Current Policy Gimmick Would Add Half-Trillion to Debt
Some tax cutters would like tax reform to embrace a troubling budget gimmick: a current policy baseline. Congressional leaders have set a revenue-neutral target for tax reform, which would be raising as much money as the current tax code. However, "current policy" would modify the baseline in order to redefine a tax cut as “neutral."
The House Republican Better Way blueprint “envisions tax reform that is revenue neutral,” but it is only revenue neutral relative to a current policy baseline, which is actually a tax cut of $462 billion compared to how legislation is traditionally scored.
The Congressional Budget Office's (CBO) current law baseline uses longstanding budget rules, generally assuming laws are unchanged. That baseline shows total revenues are projected to be $43 trillion over the next ten years. That current law revenue projection was reduced significantly by the 2015 tax extenders deal, which cost $680 billion over ten years and permanently extended several tax breaks while temporarily extending others. But the baseline for determining revenue neutrality may be reduced even further by assuming some of those tax breaks are extended even before they are.
The “current policy” baseline assumes all of the expiring tax breaks are permanently extended. In particular, the baseline suggested in the Better Way plan would assume bonus depreciation – which is scheduled to be reduced from 50 percent today to 30 percent by 2019 and then expire – would continue at 50 percent, and other expired and expiring tax provisions would continue indefinitely. Assuming these tax breaks continue instead of expire would lower the revenue baseline by $462 billion over ten years. With interest, switching to a current policy baseline would add $539 billion to debt.
The use of a current policy baseline is troubling for several reasons, essentially saying tax reform will reduce revenue, but by no more than this future set of tax cuts.
- A current policy baseline increases the debt. We listed the Five Reasons to Pay For Tax Reform, including that the debt is too high to add to it with unpaid-for tax cuts and that tax reform that does not add to the debt can do more for economic growth. Using a current policy baseline disguises a half-trillion dollar tax cut as "paid for" even though deficits would increase. Under a current policy baseline, debt held by the public would reach 93 percent of Gross Domestic Product (GDP) instead of 91 percent under CBO's current law projections.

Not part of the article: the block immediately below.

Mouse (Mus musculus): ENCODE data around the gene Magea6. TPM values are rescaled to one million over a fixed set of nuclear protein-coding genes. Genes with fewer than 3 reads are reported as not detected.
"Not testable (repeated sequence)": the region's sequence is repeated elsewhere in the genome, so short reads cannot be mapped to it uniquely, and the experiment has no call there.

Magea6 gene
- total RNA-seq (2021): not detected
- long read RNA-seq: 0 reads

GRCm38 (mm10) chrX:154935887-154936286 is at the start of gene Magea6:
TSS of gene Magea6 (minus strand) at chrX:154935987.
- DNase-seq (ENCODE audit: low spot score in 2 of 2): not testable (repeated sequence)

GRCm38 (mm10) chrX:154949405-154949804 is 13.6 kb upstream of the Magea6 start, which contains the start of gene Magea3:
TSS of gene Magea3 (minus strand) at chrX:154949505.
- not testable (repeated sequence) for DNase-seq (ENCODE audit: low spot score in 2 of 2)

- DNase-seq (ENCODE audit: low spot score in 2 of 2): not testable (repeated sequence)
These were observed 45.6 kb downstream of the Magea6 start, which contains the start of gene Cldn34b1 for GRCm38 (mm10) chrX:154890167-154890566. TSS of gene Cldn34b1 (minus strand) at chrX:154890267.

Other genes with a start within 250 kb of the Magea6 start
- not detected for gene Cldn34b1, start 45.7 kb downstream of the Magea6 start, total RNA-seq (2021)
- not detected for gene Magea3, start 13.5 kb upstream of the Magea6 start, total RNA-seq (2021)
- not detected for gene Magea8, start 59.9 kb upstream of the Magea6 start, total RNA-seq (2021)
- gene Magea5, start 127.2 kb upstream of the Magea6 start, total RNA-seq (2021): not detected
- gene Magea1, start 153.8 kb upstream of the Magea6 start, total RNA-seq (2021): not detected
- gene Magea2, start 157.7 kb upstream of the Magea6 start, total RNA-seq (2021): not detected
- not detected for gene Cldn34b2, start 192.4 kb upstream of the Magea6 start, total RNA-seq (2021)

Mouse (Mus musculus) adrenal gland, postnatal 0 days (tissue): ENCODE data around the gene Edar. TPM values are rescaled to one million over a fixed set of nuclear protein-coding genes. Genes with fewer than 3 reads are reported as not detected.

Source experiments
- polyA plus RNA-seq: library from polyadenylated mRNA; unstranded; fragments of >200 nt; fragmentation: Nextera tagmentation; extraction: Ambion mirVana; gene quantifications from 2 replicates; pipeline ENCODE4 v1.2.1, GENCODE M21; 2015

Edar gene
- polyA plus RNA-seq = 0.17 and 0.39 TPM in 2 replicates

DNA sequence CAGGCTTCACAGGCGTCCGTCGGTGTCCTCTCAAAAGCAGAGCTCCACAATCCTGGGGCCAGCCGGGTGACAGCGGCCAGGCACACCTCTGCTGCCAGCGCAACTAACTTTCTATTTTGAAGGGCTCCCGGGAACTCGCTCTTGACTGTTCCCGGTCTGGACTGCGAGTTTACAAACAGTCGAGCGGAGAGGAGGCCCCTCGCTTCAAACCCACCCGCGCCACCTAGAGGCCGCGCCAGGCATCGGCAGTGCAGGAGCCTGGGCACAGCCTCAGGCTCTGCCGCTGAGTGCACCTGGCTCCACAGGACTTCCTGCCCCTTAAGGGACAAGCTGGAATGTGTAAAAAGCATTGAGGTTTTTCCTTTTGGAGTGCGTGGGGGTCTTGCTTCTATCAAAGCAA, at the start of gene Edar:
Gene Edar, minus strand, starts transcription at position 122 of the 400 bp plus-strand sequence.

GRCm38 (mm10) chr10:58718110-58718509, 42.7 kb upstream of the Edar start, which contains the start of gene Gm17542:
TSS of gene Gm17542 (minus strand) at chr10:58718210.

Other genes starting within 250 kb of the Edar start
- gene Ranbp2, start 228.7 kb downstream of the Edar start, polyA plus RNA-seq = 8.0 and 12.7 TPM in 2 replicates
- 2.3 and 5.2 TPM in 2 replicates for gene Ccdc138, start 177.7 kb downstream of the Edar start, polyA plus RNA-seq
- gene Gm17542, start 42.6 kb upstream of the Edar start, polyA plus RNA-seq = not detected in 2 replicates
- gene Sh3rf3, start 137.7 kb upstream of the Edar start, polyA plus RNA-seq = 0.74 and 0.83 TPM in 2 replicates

- The House budget would no longer balance. The budget resolution reported by the House Budget Committee purports to achieve balance in ten years. It also assumes tax reform is revenue neutral relative to current law. If tax reform instead uses a current policy baseline, that budget would instead have a deficit of $50 billion in 2027.
- Congress has indicated these provisions should expire. The tax agreement enacted in 2015 was intended to provide greater certainty in the tax code by permanently extending many of the temporary provisions, phasing down others, and letting others expire. Speaker of the House Paul Ryan (R-WI) said, "we are ending Washington’s days of extending tax policies one year at a time," while Senate Finance Committee Chairman Orrin Hatch (R-UT) said the bill was "putting an end to the repeated tax extenders exercise that has plagued Congress for decades.” The temporary provisions are not "current policy," since over 30 of them have already expired at the beginning of 2017. Another provision, bonus depreciation, was explicitly phased down over the next two years. If "current policy" is shorthand for Congressional intent, then Congress intended to have bonus depreciation phase down. By cost, almost 90 percent of the "current policy" provisions are either already expired or phasing down. It is inappropriate to suggest these represent "current policy."
- The baseline masks the choices that Congress is making. The Republican staff of the Senate Budget Committee noted that a current policy baseline hides the cost of extensions: "If these provisions are included, on the other hand, it masks the 'cost' of extending them, as the benchmark already would incorporate the revenue loss." If policymakers choose their own baseline, it allows them to hide the costs of policy proposals. If Congress wants to pass tax cuts, the cost should be acknowledged.